By Luis Ramirez
Prosecutors presented photographs Tuesday in the court martial of U.S. Army soldier Calvin Gibbs they say show he had a direct hand in alleged atrocities against Afghan civilians last year.
Tuesday was the second day of testimony in the court martial of Calvin Gibbs. The 26-year-old staff sergeant faces three counts of murder in addition to 13 other charges. He faces life in prison without parole, if convicted.
Gibbs, a former squad leader, is accused of masterminding and leading his platoon to carry out the killings of unarmed Afghan villagers in Kandahar province and staging them to appear like combat deaths. His attorney argues that Gibbs was betrayed by his comrades, who he alleges acted by their own will.
On the stand for a second day was chief prosecution witness Jeremy Morlock, once Gibbs’ right hand man in the platoon the staff sergeant headed. He testified that Gibbs spotted a victim at random, tossed a grenade, ordered Morlock and another soldier to shoot the man, then himself shot the man to make sure he was dead. Morlock said Gibbs then planted a hand grenade next to the Afghan victim, to make it appear that the man had tried to attack the U.S. soldiers.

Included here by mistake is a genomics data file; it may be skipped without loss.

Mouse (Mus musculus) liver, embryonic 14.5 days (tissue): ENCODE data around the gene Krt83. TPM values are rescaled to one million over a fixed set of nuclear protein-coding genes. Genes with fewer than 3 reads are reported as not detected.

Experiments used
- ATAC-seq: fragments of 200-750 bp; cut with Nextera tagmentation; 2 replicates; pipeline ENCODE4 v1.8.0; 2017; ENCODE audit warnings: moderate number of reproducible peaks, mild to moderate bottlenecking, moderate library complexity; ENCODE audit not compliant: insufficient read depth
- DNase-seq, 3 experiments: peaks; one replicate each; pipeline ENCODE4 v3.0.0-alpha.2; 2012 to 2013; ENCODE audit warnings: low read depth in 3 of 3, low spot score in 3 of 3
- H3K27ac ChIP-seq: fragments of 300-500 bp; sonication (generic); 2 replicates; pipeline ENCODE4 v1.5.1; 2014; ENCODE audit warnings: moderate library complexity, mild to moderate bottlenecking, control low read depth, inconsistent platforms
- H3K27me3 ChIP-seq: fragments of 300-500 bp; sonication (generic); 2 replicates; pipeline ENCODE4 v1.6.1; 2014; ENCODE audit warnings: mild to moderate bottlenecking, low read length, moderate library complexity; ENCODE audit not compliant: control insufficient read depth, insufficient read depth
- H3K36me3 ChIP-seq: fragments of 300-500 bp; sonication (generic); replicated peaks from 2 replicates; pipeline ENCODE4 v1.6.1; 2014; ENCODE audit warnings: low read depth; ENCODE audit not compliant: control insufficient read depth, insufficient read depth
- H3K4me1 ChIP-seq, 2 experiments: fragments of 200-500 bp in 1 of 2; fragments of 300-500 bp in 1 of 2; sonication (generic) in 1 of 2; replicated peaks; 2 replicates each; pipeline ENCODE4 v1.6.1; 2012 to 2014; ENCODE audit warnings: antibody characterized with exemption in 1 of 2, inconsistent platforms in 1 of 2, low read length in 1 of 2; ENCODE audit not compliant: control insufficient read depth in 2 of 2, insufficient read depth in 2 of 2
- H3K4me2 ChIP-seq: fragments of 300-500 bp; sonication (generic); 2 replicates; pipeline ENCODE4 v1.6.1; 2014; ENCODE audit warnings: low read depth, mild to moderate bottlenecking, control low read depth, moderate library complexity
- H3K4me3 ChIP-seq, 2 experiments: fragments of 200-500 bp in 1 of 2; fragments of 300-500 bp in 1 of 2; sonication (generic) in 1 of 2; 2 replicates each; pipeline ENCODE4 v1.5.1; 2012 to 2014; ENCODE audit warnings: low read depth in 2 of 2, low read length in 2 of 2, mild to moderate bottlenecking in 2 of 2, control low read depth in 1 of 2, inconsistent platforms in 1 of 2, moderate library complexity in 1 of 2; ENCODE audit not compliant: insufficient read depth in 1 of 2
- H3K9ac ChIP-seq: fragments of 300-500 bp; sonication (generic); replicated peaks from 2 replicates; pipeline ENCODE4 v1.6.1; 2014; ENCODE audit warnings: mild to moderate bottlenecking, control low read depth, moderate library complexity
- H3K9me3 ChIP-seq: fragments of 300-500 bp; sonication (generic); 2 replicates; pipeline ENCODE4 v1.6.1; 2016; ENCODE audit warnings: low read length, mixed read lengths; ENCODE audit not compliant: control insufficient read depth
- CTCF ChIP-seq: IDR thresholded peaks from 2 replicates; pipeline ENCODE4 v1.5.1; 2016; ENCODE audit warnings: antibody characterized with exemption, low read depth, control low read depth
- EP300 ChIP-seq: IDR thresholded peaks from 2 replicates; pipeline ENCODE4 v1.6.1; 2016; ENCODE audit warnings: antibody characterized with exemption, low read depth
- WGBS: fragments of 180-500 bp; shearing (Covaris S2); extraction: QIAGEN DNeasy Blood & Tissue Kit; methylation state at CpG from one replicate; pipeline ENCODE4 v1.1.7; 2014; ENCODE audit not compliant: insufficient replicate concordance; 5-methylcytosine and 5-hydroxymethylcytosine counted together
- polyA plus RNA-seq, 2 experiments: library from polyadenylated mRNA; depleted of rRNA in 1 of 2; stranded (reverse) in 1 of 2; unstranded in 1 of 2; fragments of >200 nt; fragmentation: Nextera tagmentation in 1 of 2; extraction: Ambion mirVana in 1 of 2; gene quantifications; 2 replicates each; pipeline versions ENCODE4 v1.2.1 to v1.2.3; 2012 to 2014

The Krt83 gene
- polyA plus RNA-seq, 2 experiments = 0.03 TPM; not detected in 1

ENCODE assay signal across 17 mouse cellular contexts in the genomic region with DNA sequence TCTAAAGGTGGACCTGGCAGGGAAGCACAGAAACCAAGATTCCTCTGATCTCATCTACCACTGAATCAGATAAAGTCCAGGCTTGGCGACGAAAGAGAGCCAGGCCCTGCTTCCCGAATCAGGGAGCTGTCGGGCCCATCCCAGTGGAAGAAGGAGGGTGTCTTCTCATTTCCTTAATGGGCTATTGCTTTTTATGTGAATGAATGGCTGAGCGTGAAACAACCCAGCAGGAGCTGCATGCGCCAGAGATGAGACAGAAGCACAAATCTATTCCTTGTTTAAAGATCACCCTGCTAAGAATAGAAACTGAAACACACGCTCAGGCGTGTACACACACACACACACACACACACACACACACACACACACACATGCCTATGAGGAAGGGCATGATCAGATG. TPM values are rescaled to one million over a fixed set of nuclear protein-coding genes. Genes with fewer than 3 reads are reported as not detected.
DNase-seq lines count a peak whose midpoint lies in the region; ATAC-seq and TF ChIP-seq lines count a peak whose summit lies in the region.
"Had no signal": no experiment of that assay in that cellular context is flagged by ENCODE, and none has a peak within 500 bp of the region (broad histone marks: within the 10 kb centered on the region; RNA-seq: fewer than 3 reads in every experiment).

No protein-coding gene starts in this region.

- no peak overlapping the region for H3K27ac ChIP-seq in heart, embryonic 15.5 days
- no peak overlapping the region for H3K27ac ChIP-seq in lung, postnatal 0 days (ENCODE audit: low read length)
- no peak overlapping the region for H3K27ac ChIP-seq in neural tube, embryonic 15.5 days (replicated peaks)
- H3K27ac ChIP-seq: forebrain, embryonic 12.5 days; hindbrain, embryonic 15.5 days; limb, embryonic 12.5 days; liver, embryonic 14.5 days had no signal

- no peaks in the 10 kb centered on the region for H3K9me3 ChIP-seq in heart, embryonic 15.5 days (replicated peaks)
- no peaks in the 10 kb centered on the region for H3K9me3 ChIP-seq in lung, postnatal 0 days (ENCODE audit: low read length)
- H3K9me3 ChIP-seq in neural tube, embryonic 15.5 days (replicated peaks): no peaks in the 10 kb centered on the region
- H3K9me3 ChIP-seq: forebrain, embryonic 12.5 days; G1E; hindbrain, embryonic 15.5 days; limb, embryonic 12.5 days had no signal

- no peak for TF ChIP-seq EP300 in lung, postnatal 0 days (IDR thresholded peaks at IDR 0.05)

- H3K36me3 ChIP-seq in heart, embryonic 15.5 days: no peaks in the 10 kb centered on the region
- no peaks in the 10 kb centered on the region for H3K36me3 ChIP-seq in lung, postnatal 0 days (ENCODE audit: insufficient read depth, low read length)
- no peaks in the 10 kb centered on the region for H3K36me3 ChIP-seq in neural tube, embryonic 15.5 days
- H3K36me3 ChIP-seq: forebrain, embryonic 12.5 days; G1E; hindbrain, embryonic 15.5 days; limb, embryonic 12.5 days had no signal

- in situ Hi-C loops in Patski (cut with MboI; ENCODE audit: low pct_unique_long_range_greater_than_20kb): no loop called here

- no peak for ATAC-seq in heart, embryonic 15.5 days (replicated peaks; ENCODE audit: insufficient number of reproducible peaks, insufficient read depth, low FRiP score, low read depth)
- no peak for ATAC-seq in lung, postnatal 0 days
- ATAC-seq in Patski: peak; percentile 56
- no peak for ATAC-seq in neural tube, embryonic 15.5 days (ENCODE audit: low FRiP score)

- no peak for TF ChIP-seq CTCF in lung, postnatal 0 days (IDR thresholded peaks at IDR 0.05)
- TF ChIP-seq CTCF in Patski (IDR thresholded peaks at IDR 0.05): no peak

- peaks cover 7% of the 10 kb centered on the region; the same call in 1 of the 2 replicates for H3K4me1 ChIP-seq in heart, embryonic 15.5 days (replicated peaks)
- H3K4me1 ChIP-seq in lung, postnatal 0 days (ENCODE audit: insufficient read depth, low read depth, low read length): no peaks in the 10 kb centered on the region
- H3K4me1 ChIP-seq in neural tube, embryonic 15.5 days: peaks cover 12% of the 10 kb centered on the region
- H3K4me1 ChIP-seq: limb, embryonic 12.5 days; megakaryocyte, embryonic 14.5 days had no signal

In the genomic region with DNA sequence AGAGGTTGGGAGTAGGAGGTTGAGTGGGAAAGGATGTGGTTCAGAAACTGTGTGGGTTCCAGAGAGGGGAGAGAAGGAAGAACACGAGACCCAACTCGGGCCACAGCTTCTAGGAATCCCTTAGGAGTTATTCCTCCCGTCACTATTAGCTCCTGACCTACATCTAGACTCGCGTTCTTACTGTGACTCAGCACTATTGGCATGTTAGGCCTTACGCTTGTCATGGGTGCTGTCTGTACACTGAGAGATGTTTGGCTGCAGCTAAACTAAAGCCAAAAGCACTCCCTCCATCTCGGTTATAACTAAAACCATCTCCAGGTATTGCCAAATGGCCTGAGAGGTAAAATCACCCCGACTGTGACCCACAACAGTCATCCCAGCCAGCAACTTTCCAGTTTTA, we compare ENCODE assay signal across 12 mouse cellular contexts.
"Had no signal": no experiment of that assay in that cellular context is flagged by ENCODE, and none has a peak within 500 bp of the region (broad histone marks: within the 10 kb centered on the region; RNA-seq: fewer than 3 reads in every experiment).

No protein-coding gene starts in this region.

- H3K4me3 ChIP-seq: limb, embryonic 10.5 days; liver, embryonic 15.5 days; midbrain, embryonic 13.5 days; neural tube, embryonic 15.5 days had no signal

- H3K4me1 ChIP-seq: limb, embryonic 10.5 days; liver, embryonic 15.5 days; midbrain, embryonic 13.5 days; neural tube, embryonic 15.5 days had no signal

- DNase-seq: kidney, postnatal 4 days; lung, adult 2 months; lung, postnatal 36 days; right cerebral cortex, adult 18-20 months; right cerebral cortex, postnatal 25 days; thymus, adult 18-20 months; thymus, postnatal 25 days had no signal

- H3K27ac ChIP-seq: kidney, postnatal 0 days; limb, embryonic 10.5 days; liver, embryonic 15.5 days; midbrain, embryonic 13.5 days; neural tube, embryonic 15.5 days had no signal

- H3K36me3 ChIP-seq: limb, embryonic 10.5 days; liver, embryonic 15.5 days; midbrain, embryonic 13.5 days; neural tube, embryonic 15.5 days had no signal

Gibbs’ attorney denied his client shot the man, and called Morlock’s testimony into question by casting doubt on his accounts of where the man had been shot. Prosecutors then presented a photo of the man’s corpse shot in the back of the head, as Morlock had testified.
Tuesday’s testimony included more gory accounts of the atrocities allegedly committed by Gibbs, with the five members of the military panel trying the case being shown photos of bloody and mutilated corpses and severed fingers.
Among the other witnesses who testified Tuesday was Alexander Christy, a medic with Gibbs’ platoon who described seeing Gibbs hunch over the corpse of an Afghan teenager and, using a pair of shears, cut off the boy’s finger as a keepsake.
The medic said Gibbs taunted him for refusing to do the amputation. He described yet another disturbing scene of Gibbs playing with the boy’s body, moving its arms and mouth like a puppet.
At the end of the day, there was testimony from another platoon member who described how Gibbs led him and others to beat a soldier who they suspected was telling on them. The witness said Gibbs tried to intimidate the soldier by rolling out two severed fingers and threatening to kill him if he informed anyone of what the platoon was doing.
The case is alleged to be the worst atrocity committed by U.S. troops in the Afghan conflict. Nine platoon members have either pleaded guilty or been convicted and two others are awaiting courts martial.
No senior commanders above Gibbs have been tried or disciplined in the case.
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